1 January 2013
Binding Corporate Rules (BCRs) for data processors
Since 1 January 2013 data processors have been able to implement BCRs to facilitate the movement of personal data outside the EU. The Article 29 Working Party (the influential data protection advisory group set up by the EU) has launched this non-obligatory option so that processors of personal data (e.g. technology outsourcing providers), acting on behalf of data controller clients, can transfer personal data in accordance with EU rules on data protection. This will be welcome news to data processors and data controllers, particularly those that undertake large-scale international data transfers. Data controllers and processors can now use approved BCRs for a processor to ensure that transfers of data outside the EU comply with EU data protection law, thereby avoiding the need to negotiate complicated data protection safeguards for each contract.
9 January 2013
UK copyright consultation: Orphan works, collective licensing and code of conduct for collecting societies
The proposed changes to copyright law, under the provisions of the Enterprise and Regulatory Reform Bill, reached the Committee Stage in the House of Lords on 9 January 2013. The Bill proposes reforms relating to the use of orphan works (e.g. the right to use creative material when the owner cannot be traced), extending collective licensing and the power to introduce statutory codes of conduct for collecting societies if they fail to operate to minimum standards. In October 2012, the Government published its minimum standards for UK collecting societies (such as those in the music industry), which are intended to form the basis of their individual codes of practice under the self-regulatory regime. An independent reviewer will conduct an initial review of these codes in November 2013.
Following the adoption of the Orphan Works Directive (which creates rules aimed at improving access to and digitisation of orphan works in the EU), over the course of 2013 the EU Observatory on Infringements of Intellectual Property Rights and OHIM will begin its preparations to establish a publicly accessible online database of information about orphan works (including the results of searches for rights holders) from cultural institutions (such as public libraries) engaged in digitisation projects. The aim is for this database to be fit for purpose by 2014, by which time member states must have implemented the Orphan Works Directive into national law. The Directive’s scope is narrower than the UK’s proposed reforms, above, since it only relates to works held by certain types of institution.
EU data protection law reforms
A draft report by the EU Committee on Civil Liberties, Justice and Home Affairs (LIBE) on the amendments to the proposed Data Protection Regulation is expected early in 2013. The Regulation would have direct effect and harmonise data protection rules across EU member states. The proposed changes include the mandatory appointment of a data protection officer for certain organisations; mandatory notification of all data breaches to a regulator within 24 hours; direct liability for data processors in some areas of compliance; and fines of up to 2 per cent of annual worldwide turnover for serious compliance failures. Proposals to replace the current Data Protection Directive with a new legislative framework, including a new Regulation, were published by the European Commission in January 2012.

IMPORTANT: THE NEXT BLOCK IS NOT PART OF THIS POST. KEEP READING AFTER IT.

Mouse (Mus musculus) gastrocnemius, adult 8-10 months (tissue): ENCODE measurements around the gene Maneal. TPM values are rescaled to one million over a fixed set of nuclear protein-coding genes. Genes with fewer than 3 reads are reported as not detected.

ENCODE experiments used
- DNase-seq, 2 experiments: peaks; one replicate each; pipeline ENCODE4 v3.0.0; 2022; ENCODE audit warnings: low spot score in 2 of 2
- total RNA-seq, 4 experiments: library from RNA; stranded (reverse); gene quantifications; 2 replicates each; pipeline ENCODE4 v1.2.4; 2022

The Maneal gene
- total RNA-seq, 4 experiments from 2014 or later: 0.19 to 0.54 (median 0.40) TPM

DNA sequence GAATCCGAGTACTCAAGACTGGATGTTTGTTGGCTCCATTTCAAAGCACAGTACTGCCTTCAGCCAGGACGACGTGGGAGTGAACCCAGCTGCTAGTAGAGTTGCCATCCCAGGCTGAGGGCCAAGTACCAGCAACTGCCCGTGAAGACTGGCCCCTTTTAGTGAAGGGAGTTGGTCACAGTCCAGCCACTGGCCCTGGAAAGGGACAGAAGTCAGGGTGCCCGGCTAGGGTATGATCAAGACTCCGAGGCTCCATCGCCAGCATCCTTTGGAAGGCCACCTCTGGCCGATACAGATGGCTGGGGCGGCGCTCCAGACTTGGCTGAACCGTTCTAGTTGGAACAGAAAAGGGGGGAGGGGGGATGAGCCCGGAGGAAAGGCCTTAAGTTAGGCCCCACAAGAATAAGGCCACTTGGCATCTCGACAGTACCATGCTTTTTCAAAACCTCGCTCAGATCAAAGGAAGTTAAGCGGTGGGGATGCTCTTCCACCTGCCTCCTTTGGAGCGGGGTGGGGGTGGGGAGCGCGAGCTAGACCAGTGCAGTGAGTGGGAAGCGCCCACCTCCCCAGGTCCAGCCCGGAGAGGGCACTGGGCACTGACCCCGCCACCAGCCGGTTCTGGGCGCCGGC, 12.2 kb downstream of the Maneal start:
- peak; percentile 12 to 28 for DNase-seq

January - March 2013
Confidentiality and passing off
In January 2012, the European Commission published its first study on the protection in EU member states for trade secrets and against parasitic copying (e.g. copycat or lookalike copying). This concluded that the scope and effectiveness of protection varied between member states. The results of a second study on the benefits and negative effects of protecting trade secrets are due in the first quarter of 2013. A subsequent public consultation on the protection of business know-how opened in December 2012 and is due to close in March 2013.
EU unitary patent package
On 11 December 2012, the European Parliament voted in favour of the new EU unitary patent package, which will allow inventors to apply for a unitary patent covering all the EU member states, something that proponents of the package believe will result in a more cost effective and consistent European patent regime. The new framework will come into effect on 1 January 2014 or earlier, if 13 states have signed up to the international agreement on the Unified Patent Court (and provided the UK, France and Germany are among them). The international agreement on the Unified Patent Court will be open for signature in February 2013. The precise arrangements for a European patent court are still unclear, with the European Parliament agreeing a set of principles only. The draft Rules of Procedure are to be formally published for consultation when all member states approve the agreement in principle.
Unjustified threats of infringement (designs, patents and trade marks)
The UK Law Commission expects to open a three-month consultation in February 2013 on whether to repeal, reform or extend legislation relating to unjustified threats of action for infringement of designs, patents and trade marks. Currently in the UK, there are legal risks for those who send letters before action (cease and desist letters) in some IP cases. Where it is found there is no basis to an allegation of infringement, or no genuine intention to litigate, the threat may be deemed unjustified. In these instances, the recipient of a threat of action has a statutory right to claim damages. The Law Commission thinks that the current legal framework is inconsistent and complex.
Amended Copyright Term Directive
The term of protection for copyright in sound recordings and performers’ rights is to be extended from 50 to 70 years. The UK Intellectual Property Office (IPO) has launched a public consultation on the draft regulations transposing the Directive into UK law. The closing date for submissions is 4 March 2013. Member states have until 1 November 2013 to implement the Directive into national law.
1 April 2013
UK Patent Box and R&D tax credit
The UK’s Patent Box regime, which allows a lower rate of UK corporation tax to be applied to worldwide profits from the exploitation of qualifying patents, comes into effect on 1 April 2013. The full tax benefits will be phased in over a five-year period. The Government will also introduce an ‘above the line’ R&D tax credit (i.e. a credit against corporation tax) in 2013.